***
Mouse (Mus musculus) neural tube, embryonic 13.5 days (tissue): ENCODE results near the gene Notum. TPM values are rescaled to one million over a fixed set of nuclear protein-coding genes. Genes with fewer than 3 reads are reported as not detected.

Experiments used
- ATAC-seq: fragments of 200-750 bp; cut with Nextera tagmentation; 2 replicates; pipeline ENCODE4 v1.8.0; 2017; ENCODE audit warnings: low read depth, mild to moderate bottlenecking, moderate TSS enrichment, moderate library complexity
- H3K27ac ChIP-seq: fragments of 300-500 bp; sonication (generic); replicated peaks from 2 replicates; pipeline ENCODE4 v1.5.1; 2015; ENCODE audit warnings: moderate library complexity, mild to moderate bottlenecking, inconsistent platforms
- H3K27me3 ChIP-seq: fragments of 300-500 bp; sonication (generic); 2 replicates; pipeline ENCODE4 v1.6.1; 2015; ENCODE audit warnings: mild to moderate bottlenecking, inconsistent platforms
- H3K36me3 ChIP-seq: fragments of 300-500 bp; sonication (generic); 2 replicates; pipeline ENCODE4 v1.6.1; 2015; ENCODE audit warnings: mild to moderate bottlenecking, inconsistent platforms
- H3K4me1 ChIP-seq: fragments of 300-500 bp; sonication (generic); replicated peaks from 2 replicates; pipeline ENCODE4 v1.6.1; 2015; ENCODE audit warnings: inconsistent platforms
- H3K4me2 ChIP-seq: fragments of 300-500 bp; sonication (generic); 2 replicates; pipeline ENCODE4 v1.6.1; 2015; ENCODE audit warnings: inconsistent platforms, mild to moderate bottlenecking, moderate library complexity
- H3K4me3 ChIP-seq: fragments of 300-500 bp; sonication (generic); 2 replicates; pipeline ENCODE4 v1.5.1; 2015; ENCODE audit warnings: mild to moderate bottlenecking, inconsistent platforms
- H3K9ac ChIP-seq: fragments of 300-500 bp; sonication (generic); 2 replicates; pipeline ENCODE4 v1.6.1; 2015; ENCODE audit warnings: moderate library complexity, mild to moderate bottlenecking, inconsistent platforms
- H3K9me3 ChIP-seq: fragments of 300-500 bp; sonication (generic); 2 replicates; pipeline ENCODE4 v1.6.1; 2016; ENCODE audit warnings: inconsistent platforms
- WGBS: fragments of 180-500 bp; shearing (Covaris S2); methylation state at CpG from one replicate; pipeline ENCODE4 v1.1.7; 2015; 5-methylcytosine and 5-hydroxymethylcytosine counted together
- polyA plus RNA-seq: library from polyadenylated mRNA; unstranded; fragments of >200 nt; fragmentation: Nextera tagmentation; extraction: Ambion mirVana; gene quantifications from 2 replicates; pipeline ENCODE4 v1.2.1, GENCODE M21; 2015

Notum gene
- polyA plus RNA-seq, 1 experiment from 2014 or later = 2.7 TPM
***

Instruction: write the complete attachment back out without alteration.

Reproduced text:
Mouse (Mus musculus) neural tube, embryonic 13.5 days (tissue): ENCODE results near the gene Notum. TPM values are rescaled to one million over a fixed set of nuclear protein-coding genes. Genes with fewer than 3 reads are reported as not detected.

Experiments used
- ATAC-seq: fragments of 200-750 bp; cut with Nextera tagmentation; 2 replicates; pipeline ENCODE4 v1.8.0; 2017; ENCODE audit warnings: low read depth, mild to moderate bottlenecking, moderate TSS enrichment, moderate library complexity
- H3K27ac ChIP-seq: fragments of 300-500 bp; sonication (generic); replicated peaks from 2 replicates; pipeline ENCODE4 v1.5.1; 2015; ENCODE audit warnings: moderate library complexity, mild to moderate bottlenecking, inconsistent platforms
- H3K27me3 ChIP-seq: fragments of 300-500 bp; sonication (generic); 2 replicates; pipeline ENCODE4 v1.6.1; 2015; ENCODE audit warnings: mild to moderate bottlenecking, inconsistent platforms
- H3K36me3 ChIP-seq: fragments of 300-500 bp; sonication (generic); 2 replicates; pipeline ENCODE4 v1.6.1; 2015; ENCODE audit warnings: mild to moderate bottlenecking, inconsistent platforms
- H3K4me1 ChIP-seq: fragments of 300-500 bp; sonication (generic); replicated peaks from 2 replicates; pipeline ENCODE4 v1.6.1; 2015; ENCODE audit warnings: inconsistent platforms
- H3K4me2 ChIP-seq: fragments of 300-500 bp; sonication (generic); 2 replicates; pipeline ENCODE4 v1.6.1; 2015; ENCODE audit warnings: inconsistent platforms, mild to moderate bottlenecking, moderate library complexity
- H3K4me3 ChIP-seq: fragments of 300-500 bp; sonication (generic); 2 replicates; pipeline ENCODE4 v1.5.1; 2015; ENCODE audit warnings: mild to moderate bottlenecking, inconsistent platforms
- H3K9ac ChIP-seq: fragments of 300-500 bp; sonication (generic); 2 replicates; pipeline ENCODE4 v1.6.1; 2015; ENCODE audit warnings: moderate library complexity, mild to moderate bottlenecking, inconsistent platforms
- H3K9me3 ChIP-seq: fragments of 300-500 bp; sonication (generic); 2 replicates; pipeline ENCODE4 v1.6.1; 2016; ENCODE audit warnings: inconsistent platforms
- WGBS: fragments of 180-500 bp; shearing (Covaris S2); methylation state at CpG from one replicate; pipeline ENCODE4 v1.1.7; 2015; 5-methylcytosine and 5-hydroxymethylcytosine counted together
- polyA plus RNA-seq: library from polyadenylated mRNA; unstranded; fragments of >200 nt; fragmentation: Nextera tagmentation; extraction: Ambion mirVana; gene quantifications from 2 replicates; pipeline ENCODE4 v1.2.1, GENCODE M21; 2015

Notum gene
- polyA plus RNA-seq, 1 experiment from 2014 or later = 2.7 TPM